As I toe the line, I can taste the tension. It ebbs through each runner, a unique force of adrenaline which reaches its crescendo as the starter calls us to our marks.
The sharp bang of the starters gun, a sound ingrained into the reflexes of all track athletes, is the signal to commence, quite literally, coordinated mayhem.
For most runners, the ensuing moments are definitely quite an experience. It not just reminds you that distance running is undeniably a contact sport, but also (and I can attest to this) leave you with bodily scars, which in future years will be paraded proudly in the name of your favourite sport, the worlds toughest.
Yet, my racing experience is vastly different to that of the everyday runner. I have a severe vision impairment, namely Juvenile Macular Degeneration. I am legally blind, with most of my vision loss occurring within the central region of vision. And, quite proudly, I am also a para-athlete (T12 Classification) with ambitions to one day become a Paralympian. However on the national stage I still compete in able bodied competition.
This is often quite a tough endeavour, but at the recent Australian Junior Athletic Championships in Perth I proved, mainly to myself, my ability to continue to race the ‘able bods’. I claimed Bronze in the under 18 1500m and 5th in the under 20 5000m (in a time of 15:09.17), two results of which I am extremely proud of.
I know that many people often wonder at how I can cope under the conditions of intense racing. And it comes down to that strongly powerful form of human instinct. Adaptability.
Over time I have learnt and begun to understand the complexities of racing. Yet, as I said before my race experience is vastly different.
After the gun goes, I feel the bodies pressing in around me. I hear the breathing, the feet against the track. I smell the sweat mixed with the hot rubber at our feet. We run along, the athletes around me look down each straight and around each bend as they enter them. Whereas I watch the figure in front of me, because in a race that is all I see.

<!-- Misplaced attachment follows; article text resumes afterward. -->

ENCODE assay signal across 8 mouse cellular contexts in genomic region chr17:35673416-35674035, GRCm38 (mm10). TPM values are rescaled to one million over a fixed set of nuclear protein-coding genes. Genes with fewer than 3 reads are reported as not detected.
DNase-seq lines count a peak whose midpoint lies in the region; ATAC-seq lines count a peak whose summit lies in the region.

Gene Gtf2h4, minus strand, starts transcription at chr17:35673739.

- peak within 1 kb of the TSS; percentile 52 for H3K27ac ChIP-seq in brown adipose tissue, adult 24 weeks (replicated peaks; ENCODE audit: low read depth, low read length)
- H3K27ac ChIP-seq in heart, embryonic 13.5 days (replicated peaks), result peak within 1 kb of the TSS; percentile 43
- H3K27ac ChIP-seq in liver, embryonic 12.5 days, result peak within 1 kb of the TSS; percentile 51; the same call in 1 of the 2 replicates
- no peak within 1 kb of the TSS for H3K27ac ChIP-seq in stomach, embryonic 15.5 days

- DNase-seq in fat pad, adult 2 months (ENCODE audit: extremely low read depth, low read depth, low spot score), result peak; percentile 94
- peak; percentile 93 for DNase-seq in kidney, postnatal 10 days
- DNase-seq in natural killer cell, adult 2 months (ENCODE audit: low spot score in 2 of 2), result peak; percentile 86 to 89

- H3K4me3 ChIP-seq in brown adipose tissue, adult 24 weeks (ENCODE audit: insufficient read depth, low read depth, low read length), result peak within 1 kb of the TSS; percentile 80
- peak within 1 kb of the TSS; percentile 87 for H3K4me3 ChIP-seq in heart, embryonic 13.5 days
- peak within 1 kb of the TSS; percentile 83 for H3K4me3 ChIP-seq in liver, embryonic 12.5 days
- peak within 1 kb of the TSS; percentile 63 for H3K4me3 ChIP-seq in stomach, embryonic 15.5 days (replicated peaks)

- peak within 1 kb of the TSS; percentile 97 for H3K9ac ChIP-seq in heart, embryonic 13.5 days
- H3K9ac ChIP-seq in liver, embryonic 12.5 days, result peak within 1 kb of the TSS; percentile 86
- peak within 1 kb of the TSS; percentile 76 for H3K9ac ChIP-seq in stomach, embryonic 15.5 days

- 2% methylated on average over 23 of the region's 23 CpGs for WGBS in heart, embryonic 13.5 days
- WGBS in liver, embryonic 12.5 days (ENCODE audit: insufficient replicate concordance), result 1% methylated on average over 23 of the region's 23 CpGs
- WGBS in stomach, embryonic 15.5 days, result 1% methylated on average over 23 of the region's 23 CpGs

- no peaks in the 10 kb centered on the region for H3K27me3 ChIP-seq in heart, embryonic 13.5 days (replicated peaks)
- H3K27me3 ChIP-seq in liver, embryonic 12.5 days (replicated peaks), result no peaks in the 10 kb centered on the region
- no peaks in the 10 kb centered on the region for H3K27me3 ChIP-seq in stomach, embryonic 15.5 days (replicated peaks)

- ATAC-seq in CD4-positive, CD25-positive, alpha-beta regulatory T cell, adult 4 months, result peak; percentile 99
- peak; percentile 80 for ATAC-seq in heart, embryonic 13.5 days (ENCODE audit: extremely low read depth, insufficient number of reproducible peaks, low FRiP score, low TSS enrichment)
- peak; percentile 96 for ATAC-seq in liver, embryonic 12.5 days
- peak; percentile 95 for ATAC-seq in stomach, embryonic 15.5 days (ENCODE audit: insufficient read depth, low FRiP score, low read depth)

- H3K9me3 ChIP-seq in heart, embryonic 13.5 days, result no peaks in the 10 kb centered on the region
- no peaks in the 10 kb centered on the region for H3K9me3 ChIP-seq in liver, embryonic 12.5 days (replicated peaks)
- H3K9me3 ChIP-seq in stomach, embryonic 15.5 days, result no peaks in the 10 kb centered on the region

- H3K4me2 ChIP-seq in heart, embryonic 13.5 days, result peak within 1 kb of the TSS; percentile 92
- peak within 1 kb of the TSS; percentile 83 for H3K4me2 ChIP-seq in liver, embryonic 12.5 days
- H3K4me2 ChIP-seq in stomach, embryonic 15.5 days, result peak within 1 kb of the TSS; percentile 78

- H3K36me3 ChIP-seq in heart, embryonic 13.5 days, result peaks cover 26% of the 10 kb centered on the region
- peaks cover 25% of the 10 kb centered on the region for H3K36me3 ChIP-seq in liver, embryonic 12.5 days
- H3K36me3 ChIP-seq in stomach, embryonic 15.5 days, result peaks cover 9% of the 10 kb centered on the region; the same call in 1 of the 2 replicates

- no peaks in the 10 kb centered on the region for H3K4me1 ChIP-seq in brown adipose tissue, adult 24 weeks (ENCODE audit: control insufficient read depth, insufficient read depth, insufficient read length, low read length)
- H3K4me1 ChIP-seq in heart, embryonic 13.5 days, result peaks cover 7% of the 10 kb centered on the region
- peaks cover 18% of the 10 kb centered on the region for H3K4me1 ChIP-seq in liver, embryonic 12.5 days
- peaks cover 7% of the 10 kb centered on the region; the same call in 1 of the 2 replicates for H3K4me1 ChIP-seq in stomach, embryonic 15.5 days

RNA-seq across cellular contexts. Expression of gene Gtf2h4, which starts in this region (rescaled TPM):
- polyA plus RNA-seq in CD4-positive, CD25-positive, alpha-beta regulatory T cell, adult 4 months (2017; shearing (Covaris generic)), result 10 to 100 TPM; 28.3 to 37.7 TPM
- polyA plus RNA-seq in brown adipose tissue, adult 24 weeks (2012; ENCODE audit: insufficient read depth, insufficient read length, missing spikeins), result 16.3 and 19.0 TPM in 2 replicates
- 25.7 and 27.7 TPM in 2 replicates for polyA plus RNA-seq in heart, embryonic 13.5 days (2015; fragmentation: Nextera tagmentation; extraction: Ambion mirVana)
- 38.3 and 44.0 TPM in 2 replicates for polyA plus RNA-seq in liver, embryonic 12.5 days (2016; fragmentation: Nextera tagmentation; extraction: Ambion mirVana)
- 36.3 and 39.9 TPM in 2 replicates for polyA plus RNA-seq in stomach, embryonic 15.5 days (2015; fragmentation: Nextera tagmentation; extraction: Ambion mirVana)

As we receive the bell for the last lap, a runner makes a move and gaps the field, inevitably I lose sight of him. He could be five metres ahead or fifty. So I must rely on the commentary and my willpower to hunt down the unseen, because that is exactly what it is. The Unseen. At the speed in which we traverse the track, my every step is quite definitely one into what I cannot see.
To people who have not experienced this it may seem extraordinary, maybe even incredible. To me though, it’s just normal, I know no different. What I do know however is my ability to use what I do have to my advantage. In races the facial features of my competitors are indiscernible, let alone the names on their bibs. To get around this problem, I have built, through countless races, a mental library of my opponents running styles, as well as the sound of their feet and the way they breathe. This is not always reliable, but nine times out of ten it allows me to gather an understanding of who’s around me in a race. A pivotal aspect to developing on the spot tactics during races.
One unavoidable hazard of distance running is pack running. For the fully sighted this ordeal can quite often be a tormenting one. For me it’s no different and I try to avoid this scenario as much as possible. Yet, as I said in some situations it is unavoidable. When faced with this scenario I utilise my capable senses of hearing and touch to forge a safe passage through the race.
As I enter the home straight, I still haven’t seen that elusive runner. The increasing roar of the crowd tells me I’m gaining, gaining on the unseen. I hit the finish line, with no clue of position or time but with a sense that I’ve run my absolute guts out.
Yes, my race experience is a tough one. So is everyone’s. That’s part and parcel of being an athlete in our sport, where mere milliseconds and centimetres can define so much.
I’ve written this to the curious, to those that wonder. And I want to remind my competitors of now, and of the future, that it is my pleasure to toe that start line with no special considerations. Just like everyone else, when that gun goes I want to be raced as hard as anyone else. At the end of the day we are all runners.